George Gregory Jackson, Plaintiff-appellant, v. Analyst International Corporation; Andersen Consulting;yellow Technology Services, Inc., Defendants-appellees, 134 F.3d 382 (10th Cir. 1998)

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U.S. Court of Appeals for the Tenth Circuit - 134 F.3d 382 (10th Cir. 1998)

Jan. 30, 1998


Before BRORBY, BARRETT, and BRISCOE, Circuit Judges.


ORDER AND JUDGMENT* 

After examining the briefs and appellate record, this panel has determined unanimously that oral argument would not materially assist the determination of this appeal. See Fed. R. App. P. 34(a); 10th Cir. R. 34.1.9. The case is therefore ordered submitted without oral argument.

Plaintiff-appellant George Gregory Jackson appeals from the district court's orders granting summary judgment to defendants-appellees Analyst International Corp. (AIC), Andersen Consulting (Andersen) and Yellow Technology Services (YTS). We affirm.

Plaintiff suffered a broken left tibia and clavicle in an automobile accident in 1984. He claims that as a result of his accident, he cannot work while wearing a tie, and also that he needs to wear loose-fitting clothing around the clavicle area and shoes that accommodate his feet.

In February 1995, AIC hired plaintiff as a computer consultant. AIC is a contract programming service which provides temporary computer programming services to its clients. AIC assigned plaintiff to Anderson on a temporary basis. Anderson ran a project known as the BASICS project for YTS. Plaintiff worked on the BASICS project at the YTS facility from February 6, 1995 until June 6, 1995, when AIC removed him from the project and terminated his consulting contract.

Andersen and YTS employees are expected to wear dress shirts and ties to work. YTS employees may wear "business casual" attire on Fridays and more casual dress on the last Friday of the month. From February 6, 1995 to March 13, 1995, plaintiff wore a dress shirt and a loose tie to work. He also wore loose fitting pants and casual leather shoes with thick cushioned socks. On March 13, 1995, plaintiff brought his supervisor at YTS a note from his doctor in which the doctor recommended that plaintiff be allowed to wear more casual type shirts in order not to irritate the collar bone fracture. After receiving this note, defendants did not require plaintiff to wear a tie to work.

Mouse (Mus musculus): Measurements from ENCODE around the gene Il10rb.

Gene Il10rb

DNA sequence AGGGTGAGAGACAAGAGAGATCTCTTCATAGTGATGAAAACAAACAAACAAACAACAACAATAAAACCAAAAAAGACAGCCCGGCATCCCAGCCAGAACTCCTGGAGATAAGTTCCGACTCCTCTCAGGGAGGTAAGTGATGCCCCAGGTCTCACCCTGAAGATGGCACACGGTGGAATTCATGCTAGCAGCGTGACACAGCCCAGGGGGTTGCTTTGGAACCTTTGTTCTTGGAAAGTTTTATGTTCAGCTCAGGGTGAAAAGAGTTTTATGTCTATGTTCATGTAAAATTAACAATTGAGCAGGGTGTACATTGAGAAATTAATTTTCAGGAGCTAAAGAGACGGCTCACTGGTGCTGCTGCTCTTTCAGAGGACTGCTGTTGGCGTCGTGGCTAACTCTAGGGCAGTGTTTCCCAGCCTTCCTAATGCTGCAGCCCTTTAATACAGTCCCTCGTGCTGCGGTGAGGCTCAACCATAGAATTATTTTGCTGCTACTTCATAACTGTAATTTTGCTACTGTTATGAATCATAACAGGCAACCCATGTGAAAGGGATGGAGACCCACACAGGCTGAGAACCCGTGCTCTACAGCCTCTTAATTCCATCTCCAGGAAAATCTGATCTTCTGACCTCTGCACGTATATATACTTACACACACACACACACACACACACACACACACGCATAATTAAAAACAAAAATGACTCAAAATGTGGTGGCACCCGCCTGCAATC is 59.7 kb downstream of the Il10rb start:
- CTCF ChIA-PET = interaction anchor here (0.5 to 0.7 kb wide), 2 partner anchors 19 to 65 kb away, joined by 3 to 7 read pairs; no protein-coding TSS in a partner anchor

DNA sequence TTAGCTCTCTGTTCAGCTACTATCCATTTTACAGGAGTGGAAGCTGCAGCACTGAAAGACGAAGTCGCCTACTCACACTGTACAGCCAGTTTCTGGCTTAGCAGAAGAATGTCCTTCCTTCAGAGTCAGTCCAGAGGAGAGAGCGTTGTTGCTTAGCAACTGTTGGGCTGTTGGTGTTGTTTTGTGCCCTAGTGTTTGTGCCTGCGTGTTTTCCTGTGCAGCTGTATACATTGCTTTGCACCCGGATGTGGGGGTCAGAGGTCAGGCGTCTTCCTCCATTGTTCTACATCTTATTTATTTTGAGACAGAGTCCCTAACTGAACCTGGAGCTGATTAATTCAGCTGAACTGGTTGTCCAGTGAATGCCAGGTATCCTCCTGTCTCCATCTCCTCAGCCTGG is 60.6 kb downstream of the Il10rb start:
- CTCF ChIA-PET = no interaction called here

Plaintiff and defendants differ on what happened next. Plaintiff insists that he was well-groomed throughout the remainder of his employment, wearing white button-down shirts or polo shirts except on Fridays, when more casual attire was permitted. Defendants claim that plaintiff began wearing Hawaiian print shirts, tennis shoes and wrinkled pants to work.

AIC removed plaintiff from work at YTS, in part because his business attire was inappropriate by Andersen and YTS standards. AIC attempted to locate additional work for plaintiff, but was unable to do so, given his style of dress. Eventually, AIC terminated plaintiff's employment. Thereafter, plaintiff filed this suit, contending that defendants' actions in terminating his employment violated the Americans with Disabilities Act (ADA), 42 U.S.C. §§ 12001-12213.

"We review a grant of summary judgment de novo. We apply the same standard under Fed. R. Civ. P. 56(c) used by the district court: we determine whether a genuine issue of material fact was in dispute, and, if not, whether the substantive law was correctly applied." Den Hartog v. Wasatch Academy, 129 F.3d 1076, 1081 (10th Cir. 1997) (citations omitted).

To establish a claim under the ADA, a plaintiff must demonstrate: (1) that he is a disabled person within the meaning of the ADA; (2) that he is qualified; that is, that he can perform the essential functions of the job with or without reasonable accommodation (which he must describe); and (3) that the employer discriminated against him in terminating his employment because of his alleged disability. See Sutton v. United Air Lines, Inc., 130 F.3d 893, 897 (10th Cir. 1997). The district court found that plaintiff failed to establish the first two criteria of this test.